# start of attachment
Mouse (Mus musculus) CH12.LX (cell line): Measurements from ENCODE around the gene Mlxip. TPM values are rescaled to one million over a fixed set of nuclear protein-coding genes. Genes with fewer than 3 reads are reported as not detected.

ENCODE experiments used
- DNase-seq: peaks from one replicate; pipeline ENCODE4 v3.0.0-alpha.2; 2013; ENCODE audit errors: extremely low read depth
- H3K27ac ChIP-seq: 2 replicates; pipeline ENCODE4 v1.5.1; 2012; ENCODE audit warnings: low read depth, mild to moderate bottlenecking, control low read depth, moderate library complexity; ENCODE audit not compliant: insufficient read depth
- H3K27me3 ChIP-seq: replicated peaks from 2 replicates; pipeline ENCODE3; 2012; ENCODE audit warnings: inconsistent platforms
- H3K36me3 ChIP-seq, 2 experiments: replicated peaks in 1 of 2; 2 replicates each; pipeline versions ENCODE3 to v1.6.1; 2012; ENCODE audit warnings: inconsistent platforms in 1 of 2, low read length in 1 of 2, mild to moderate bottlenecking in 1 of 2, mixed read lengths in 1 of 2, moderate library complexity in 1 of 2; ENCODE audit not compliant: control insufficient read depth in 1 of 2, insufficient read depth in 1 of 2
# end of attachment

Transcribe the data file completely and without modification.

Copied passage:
Mouse (Mus musculus) CH12.LX (cell line): Measurements from ENCODE around the gene Mlxip. TPM values are rescaled to one million over a fixed set of nuclear protein-coding genes. Genes with fewer than 3 reads are reported as not detected.

ENCODE experiments used
- DNase-seq: peaks from one replicate; pipeline ENCODE4 v3.0.0-alpha.2; 2013; ENCODE audit errors: extremely low read depth
- H3K27ac ChIP-seq: 2 replicates; pipeline ENCODE4 v1.5.1; 2012; ENCODE audit warnings: low read depth, mild to moderate bottlenecking, control low read depth, moderate library complexity; ENCODE audit not compliant: insufficient read depth
- H3K27me3 ChIP-seq: replicated peaks from 2 replicates; pipeline ENCODE3; 2012; ENCODE audit warnings: inconsistent platforms
- H3K36me3 ChIP-seq, 2 experiments: replicated peaks in 1 of 2; 2 replicates each; pipeline versions ENCODE3 to v1.6.1; 2012; ENCODE audit warnings: inconsistent platforms in 1 of 2, low read length in 1 of 2, mild to moderate bottlenecking in 1 of 2, mixed read lengths in 1 of 2, moderate library complexity in 1 of 2; ENCODE audit not compliant: control insufficient read depth in 1 of 2, insufficient read depth in 1 of 2